With salacious avidity, the gossips blamed him for turning Clarice into a Little Miss Roundheels, forgetting how her depredations among the male populace had started three years before his appearance in her life. They couldn't keep quiet, the whispers rising to such a point that the priest paused in the middle of the De Profundis to glance pointedly around.

That made the murmurs cease.


Luc saw Father Alain's gesture, had to have heard the whispers, but gave no indication, staring straight ahead, jaw set tightly. His wife wasn't so stoic. She reached out, placing a hand over his--either in comfort or to keep that tightly-held anger from erupting.

Eyes followed the movement. Most approved it. Surprisingly, no one had anything bad to say about Julie Deveraux. Many wondered what she had thought as the priest offered the Absolution. Had she thought it unfair that Clarice should suffer for what she'd tried to do to Luc? Or was she as forgiving as she appeared? And if Julie forgave, how could Michel not, for all the whispered infidelities Clarice was said to have committed against him?

Most of them were surprised that Father Alain hadn't choked on the eulogy. Surely the good priest had felt some guilt as he enumerated the deceased's redeeming qualities.

The only family member missing was patriarch Jean-Luc. He was still in New Orleans Medical Center's Cardiac Intensive Care Unit, recovering from the heart attack he had suffered six weeks before as a direct result of Clarice's machinations.

"I am the Resurrection and Life…" Father Alain began to intone the Antiphone. Everyone was silent as he continued with the Canticle Benedictus.

Making the sign of the Cross, the priest spoke the last words of the prayer, ending the ritual. He turned slightly toward where the family sat. There was a brief, awkward silence and then Luc nudged Michel. He whispered something and nodded toward the casket. For a moment, they seemed to argue, Michel shaking his head, Luc gesturing.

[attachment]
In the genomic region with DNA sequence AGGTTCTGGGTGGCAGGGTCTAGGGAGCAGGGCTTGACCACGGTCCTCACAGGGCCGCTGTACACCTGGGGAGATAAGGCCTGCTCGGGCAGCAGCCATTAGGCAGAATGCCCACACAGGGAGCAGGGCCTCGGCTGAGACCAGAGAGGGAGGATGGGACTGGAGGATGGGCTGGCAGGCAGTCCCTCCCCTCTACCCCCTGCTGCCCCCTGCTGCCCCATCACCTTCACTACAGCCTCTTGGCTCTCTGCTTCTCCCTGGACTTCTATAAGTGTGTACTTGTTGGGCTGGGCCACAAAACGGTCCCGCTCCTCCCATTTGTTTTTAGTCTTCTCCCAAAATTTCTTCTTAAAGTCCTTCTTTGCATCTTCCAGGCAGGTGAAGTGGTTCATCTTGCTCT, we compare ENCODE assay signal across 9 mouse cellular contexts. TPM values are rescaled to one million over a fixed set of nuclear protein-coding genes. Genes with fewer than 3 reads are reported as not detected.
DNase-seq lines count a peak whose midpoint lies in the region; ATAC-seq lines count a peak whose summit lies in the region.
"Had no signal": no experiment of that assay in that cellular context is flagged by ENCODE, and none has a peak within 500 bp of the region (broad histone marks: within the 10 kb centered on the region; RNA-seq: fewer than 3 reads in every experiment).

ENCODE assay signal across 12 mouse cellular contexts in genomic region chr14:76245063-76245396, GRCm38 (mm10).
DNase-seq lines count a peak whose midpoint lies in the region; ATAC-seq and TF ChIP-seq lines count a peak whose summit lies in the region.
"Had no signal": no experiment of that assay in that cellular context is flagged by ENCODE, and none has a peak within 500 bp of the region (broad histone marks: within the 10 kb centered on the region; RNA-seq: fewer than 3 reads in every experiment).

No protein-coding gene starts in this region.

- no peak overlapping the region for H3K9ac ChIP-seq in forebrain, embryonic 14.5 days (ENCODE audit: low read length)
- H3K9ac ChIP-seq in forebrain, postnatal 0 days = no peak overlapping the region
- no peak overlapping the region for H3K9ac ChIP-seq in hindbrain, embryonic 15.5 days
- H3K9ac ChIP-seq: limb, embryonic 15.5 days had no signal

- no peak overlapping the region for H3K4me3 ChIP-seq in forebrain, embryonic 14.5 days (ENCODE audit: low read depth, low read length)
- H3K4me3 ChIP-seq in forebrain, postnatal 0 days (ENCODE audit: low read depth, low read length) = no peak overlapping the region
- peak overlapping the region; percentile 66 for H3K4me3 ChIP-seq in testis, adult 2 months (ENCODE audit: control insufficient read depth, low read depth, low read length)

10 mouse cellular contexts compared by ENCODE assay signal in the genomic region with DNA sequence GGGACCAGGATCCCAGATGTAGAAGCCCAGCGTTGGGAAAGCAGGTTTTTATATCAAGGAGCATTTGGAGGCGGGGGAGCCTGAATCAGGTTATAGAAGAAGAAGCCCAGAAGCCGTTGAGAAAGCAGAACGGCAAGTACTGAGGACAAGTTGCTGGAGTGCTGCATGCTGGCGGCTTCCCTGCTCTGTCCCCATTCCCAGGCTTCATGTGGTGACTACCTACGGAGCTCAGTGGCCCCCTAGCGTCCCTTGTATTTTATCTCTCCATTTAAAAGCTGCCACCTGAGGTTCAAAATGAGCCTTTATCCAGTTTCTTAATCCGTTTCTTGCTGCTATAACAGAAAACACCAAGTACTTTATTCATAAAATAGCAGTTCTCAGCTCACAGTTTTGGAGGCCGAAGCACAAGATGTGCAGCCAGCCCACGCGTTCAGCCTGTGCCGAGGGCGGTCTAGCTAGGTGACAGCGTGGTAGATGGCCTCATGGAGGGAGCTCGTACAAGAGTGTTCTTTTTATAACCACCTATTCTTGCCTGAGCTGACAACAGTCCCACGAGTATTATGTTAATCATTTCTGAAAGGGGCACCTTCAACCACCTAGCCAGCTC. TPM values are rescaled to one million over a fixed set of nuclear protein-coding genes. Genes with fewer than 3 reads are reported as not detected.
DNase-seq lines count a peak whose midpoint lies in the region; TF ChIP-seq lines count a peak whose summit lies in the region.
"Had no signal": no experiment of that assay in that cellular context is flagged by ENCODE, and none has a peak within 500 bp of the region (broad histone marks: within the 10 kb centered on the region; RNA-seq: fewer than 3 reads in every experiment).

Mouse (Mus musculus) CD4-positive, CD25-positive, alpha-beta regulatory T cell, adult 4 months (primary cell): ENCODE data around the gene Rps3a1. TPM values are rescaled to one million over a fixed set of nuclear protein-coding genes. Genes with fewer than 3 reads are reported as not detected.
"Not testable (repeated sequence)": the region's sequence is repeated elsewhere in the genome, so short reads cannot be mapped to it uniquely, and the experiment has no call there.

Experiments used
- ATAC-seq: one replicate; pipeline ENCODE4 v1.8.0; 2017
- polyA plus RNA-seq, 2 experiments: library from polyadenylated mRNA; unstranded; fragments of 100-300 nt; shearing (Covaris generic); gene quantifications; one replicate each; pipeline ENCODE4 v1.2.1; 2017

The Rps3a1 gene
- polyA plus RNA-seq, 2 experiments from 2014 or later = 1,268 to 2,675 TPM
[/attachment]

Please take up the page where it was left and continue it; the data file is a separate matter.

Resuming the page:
With an angry shrug, Luc stood, walked to the coffin, bent and picked up the little trowel protruding from a small hillock of dirt. Lifting the minute shovelful of soil, he tossed it onto the coffin with a sudden, vicious gesture and dropped the trowel back into the freshly-turned earth. The Deveraux clan was always buried above-ground, but this little ritual was still observed in spite of that.

Then, he returned to sit beside his brother, who was staring sightlessly at the sodden grass between his feet.

Officially, the service was over, and with this realization, a collective reaction of relief set in.

Everyone was looking forward to leaving this place and returning to San Souci, ostensibly to offer their condolences to the family; in reality to visit with relatives not seen except at funerals and weddings and to enjoy the food prepared by Mathilde, Jean-Luc's French cook, before going their separate ways and getting on with the precious task of living. A good many would heave a sigh of relief at being able once more to speak openly of the recent scandal surrounding Luc and his brother.

One by one they dutifully filed past Michel--murmuring standard phrases he scarcely heard--before escaping to their cars. Nearby, Luc stood talking to a third or fourth cousin, Julie beside him, and briefly, Michel was abandoned, staring at the carnation-blanketed casket.

Clarice, you stupid, jealous bitch! Why did you try to push Luc down those stairs? Now all I have is a kid I'm not even sure is mine! Damn it, Clarice--I loved you! He wanted to go to the coffin, fall to his knees beside it and embrace it; wanted to follow it into the darkness of the cold granite tomb. Instead, he didn't move, keeping his misery inside.

"Michel, I'm so sorry."

He looked toward the speaker, saw only a face blurred by his tears. Awkwardly, a hand touched his and she was gone.

Turning, Julie slipped her fingers around his arm, pulling him to his feet as Luc placed a hand on his shoulder.

Michel shrugged it away.

If anyone saw, they paid no attention. Everyone knew the brothers didn't get along, their animosity evident since their mother committed suicide when they were children. Pauvre les batards. Jean-Luc had been so generous, but everyone knew how the old man had doted on Etienne, and those two were all he had left of his only child.

"Come on, Michel." Tugging on his arm, Julie led him to the black limo parked at the curb. Luc trailed behind, dodging puddles gathering around the green tussocks of grass. Behind them, the funeral home's men watched impatiently, eager to roll the casket into the mausoleum, slide it into a vault, and get back to work.